12 Places to be in pretty Prenzlauer Berg
Prenzlauer Berg was a rough neighborhood. Before the Berlin Wall fell a lot of houses looked nearly demolished. The people that lived in them took a bath in Stadtbad Oderbergerstrasse. After the Berlin Wall fell the neighborhood changed radically. The houses received a facelift. The beautiful architecture, lovely cafe’s , restaurants, and green parks make Prenzlauer Berg the place to be for many tourists in Berlin. The laid-back atmosphere, organic food stores and eccentric shops have also turned it into one of the most popular neighborhoods to live in. Former beer brewery’s and bread factory’s are turned into cultural hotspots. These are the 12 places to be in pretty Prenzlauer Berg:
Between Prenzlauer Berg and its neighbor district Pankow you can spot a lot of fascinating battered buildings that are a hot spot of creativity. For example former brewery Willner Brauerei. Beer brewer Emil Willner created this brewery with remarkable red and yellow stones around 1860. For a long time wheat beers came rattling out of this plant. Until 1990 when the place was abandoned. Recently this Sleeping Beaty has woken up again and she bursts with creativity.
East Berlin was grey, battered, people living there were sad, depressed and wore depressing clothes. Those are the cliches you always here about the GDR if people who grew up in Western Europe or the United States. And although a lot of cliches might hide some truth in them, we would also like to show you a different part of East Berlin that was not grey, desperate, colorless or boring: the Punks of Prenzlauer Berg.
At the end of the 19th century a better name for Prenzlauer Berg might have been Beer mountain. The Berlin district was beer heaven. Beer gardens thrived and there were beer breweries on nearly every corner or hill. Such as the Kulturbrauerei, Willner Brauerei and of course, the brewery on the Pfefferberg.
Every quarter had it’s own Stadtbad, like Wedding and Mitte. But one of the most beautiful ones is Stadtbad Prenzlauer Berg at the Oderbergerstrasse. Big bellied Neptune, the god of the seas, welcomes you at the entrance. Fish, tortoises, crabs and octopuses swim along the façade of Stadtbad Prenzlauer Berg. German sculptor Otto Lessing made the stunning sea creatures.
Berlin has many places to drink large wheat beers, but the best Berlin biergarten definitely is the Prater at the Kastanienallee. The beer garden is surrounded by chestnut trees and young people sit next to elderly people on wobbly benches to drink a beer and eat sausages, while toddlers run around. It is a small haven in the busy streets of Prenzelberg.
The Kulturbrauerei was a vibrant place, back in 1842. Rattling bottles were filled to the brim with beer and people ran to make sure all thirsty Berliners got a sip of their favorite brew. Today it is still easy to spot where the bottles were made and filled and the beer brewed. But nowadays they brew culture at the Kulturbrauerei.
Not surprisingly, in 1890 bread was baked in the Brotfabrik with its remarkable yellow bricks. But the new owner in 1952 was not that into communist bread and fled to West-Berlin, like many other East-Germans. After that no more sweet rolls or rye breads were baked here. After the Wende the Brotfabrik became a house of culture.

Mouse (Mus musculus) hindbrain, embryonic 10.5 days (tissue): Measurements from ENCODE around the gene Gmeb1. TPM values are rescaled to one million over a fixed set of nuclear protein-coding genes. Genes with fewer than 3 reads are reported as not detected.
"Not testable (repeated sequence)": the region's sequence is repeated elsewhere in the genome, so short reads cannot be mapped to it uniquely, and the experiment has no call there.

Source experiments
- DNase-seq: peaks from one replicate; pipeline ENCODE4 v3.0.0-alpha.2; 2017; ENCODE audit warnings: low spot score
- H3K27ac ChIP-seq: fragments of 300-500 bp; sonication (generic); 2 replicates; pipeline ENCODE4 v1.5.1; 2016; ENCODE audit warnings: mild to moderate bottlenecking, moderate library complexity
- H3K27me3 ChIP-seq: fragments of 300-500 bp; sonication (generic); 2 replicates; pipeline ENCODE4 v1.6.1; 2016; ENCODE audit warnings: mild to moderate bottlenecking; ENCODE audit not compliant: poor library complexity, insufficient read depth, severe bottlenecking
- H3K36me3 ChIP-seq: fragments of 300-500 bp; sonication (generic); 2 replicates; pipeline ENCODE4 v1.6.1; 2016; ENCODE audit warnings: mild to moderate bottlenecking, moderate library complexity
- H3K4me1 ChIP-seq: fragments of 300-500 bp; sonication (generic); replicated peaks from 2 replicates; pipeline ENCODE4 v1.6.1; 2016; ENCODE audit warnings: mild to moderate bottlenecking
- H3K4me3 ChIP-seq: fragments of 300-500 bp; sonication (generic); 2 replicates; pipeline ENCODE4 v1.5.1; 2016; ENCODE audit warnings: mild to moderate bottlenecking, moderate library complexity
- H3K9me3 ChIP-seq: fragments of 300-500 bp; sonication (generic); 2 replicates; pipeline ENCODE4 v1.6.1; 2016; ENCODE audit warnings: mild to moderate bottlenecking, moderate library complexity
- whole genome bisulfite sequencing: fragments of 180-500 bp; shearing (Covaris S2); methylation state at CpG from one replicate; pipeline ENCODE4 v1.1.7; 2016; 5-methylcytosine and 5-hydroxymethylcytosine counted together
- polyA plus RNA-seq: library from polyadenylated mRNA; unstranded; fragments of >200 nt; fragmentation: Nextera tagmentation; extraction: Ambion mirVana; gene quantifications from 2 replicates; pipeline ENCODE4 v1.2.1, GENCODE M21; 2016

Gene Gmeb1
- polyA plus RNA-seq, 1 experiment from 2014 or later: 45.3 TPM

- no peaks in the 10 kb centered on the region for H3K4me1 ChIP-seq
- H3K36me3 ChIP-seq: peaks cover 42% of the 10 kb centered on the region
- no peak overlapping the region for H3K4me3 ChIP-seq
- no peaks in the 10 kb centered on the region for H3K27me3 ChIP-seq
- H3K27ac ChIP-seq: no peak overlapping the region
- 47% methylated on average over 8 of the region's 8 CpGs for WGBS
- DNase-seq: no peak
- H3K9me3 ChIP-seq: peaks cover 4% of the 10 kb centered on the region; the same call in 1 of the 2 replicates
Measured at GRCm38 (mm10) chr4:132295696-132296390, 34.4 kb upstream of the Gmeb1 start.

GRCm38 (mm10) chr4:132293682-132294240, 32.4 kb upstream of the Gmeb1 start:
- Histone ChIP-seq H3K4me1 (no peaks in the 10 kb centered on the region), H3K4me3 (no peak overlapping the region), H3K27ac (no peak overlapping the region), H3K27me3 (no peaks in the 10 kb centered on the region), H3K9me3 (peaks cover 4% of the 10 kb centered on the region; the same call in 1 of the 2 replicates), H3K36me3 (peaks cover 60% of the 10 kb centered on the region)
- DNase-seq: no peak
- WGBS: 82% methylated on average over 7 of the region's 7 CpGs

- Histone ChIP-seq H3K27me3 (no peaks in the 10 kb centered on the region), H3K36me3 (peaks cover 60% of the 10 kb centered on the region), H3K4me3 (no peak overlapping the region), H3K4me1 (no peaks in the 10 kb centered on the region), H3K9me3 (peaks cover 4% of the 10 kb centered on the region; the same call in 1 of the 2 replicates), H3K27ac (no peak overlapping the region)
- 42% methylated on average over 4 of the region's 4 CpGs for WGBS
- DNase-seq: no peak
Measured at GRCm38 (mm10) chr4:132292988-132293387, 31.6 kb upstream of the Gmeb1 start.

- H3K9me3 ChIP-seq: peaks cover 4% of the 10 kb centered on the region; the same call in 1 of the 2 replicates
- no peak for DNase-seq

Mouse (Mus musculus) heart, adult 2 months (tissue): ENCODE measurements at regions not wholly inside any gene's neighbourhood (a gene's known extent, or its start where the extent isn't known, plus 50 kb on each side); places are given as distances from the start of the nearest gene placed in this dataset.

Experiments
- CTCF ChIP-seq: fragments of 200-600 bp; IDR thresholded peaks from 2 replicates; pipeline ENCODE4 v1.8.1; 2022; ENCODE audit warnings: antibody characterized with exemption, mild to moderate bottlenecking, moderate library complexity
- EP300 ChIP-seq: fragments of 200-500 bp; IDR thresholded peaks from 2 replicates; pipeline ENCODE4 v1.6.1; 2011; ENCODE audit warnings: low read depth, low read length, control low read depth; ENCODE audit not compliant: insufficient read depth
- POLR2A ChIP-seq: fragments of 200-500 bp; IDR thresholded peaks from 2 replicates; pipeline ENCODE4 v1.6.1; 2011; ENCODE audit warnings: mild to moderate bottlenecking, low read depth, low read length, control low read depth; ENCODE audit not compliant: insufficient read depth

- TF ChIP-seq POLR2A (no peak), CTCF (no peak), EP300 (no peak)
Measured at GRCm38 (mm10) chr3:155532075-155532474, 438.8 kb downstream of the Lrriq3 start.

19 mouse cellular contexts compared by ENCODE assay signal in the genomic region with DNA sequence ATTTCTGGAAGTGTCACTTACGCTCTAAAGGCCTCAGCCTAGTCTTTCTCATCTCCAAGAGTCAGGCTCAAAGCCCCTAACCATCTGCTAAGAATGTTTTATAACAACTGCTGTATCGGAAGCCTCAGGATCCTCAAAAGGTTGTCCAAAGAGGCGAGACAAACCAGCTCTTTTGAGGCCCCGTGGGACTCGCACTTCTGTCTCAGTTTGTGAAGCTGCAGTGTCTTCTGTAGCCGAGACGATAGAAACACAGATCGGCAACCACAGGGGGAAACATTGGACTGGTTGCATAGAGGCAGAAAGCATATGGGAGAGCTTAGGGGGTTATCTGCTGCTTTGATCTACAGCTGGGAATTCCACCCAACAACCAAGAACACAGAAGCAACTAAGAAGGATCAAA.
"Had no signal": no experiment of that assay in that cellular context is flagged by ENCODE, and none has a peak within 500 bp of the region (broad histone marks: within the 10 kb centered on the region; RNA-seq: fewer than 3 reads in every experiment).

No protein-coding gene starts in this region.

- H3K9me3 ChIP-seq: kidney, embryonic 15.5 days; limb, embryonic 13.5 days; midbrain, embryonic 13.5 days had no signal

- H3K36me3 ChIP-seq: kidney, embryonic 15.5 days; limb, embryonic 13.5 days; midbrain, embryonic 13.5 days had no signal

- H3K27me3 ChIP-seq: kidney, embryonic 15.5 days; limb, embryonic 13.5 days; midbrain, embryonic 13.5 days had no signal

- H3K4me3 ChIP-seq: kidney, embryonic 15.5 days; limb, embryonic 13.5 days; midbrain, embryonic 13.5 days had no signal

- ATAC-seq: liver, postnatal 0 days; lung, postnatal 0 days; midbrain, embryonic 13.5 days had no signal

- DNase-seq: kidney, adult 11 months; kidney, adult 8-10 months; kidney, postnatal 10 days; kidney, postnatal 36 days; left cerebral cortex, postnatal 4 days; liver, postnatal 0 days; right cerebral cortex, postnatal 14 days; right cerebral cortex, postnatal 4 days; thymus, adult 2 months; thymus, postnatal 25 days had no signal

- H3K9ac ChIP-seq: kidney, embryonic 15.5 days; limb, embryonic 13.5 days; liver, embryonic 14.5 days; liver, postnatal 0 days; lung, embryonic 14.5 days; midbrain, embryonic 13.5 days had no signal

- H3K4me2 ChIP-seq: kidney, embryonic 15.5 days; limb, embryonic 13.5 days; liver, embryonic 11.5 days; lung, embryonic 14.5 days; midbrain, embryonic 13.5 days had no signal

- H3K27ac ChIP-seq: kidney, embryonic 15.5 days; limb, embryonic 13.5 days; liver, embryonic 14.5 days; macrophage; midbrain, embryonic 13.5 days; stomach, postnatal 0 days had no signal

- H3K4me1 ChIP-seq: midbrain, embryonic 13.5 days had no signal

Dicke Hermann is one of the landmarks of Prenzlauer Berg. When you enter the Rykestrasse the tall, yellow brick tower is hard to miss. The tower is remarkable for it’s size, but also for it’s history. Dicke Hermann was built in 1856 to provide the inhabitants with water. In 1933 it became a sinister location. Local Nazi’s used the engine room to torture people.
When the Berlin Wall was build, it ran right through the lives of Berliners in the area of Bernauer Strasse. The Bernauer Strasse was right in the middle of the border. When the Berlin Wall was erected in 1961, the entrance of a few buildings was in the East. But if the inhabitants looked out of their windows, they saw West Berlin right beneath them.
The Mauerpark was no man’s land near the Berlin Wall. It’s hard to imagine nobody being able to walk or stroll here if you know what it looks right today. Children sled down the hill and in the summertime they swing here. On Sundays there is a famous flee market with vintage clothes and granny furniture. Only the colorful remains of the Berlin Wall remind of the old days.
Prenzlauer Berg has some really good and interesting restaurants. We think the best Berlin breakfast can be scored here. And what about a restaurant without a fixed price? You drink as much as you like, and only pay to get a glass. After a great evening you figure out yourself what you put in the money jar. Great lunches can be found here as well, like la Poulette, as well as the best home made ‘torten’ and ‘kuchen’ of Berlin.
Prenzlauer Berg loves booze. Berlin Beer was made here. Thirsty countrymen drank a wheat beer at the Prater when they were on their way home after a visit to the city centre of Berlin. The first beer bottles came rattling out of the plant that is now called the ‘Kulturbrauerei’. Prenzlauer Berg is still a great place to chill with a beer. Especially Oderbergerstrasse and Helmholtzplatz with the Lychener, Pappel and Dunckerstrasse have great bars. At some you can even play ping pong.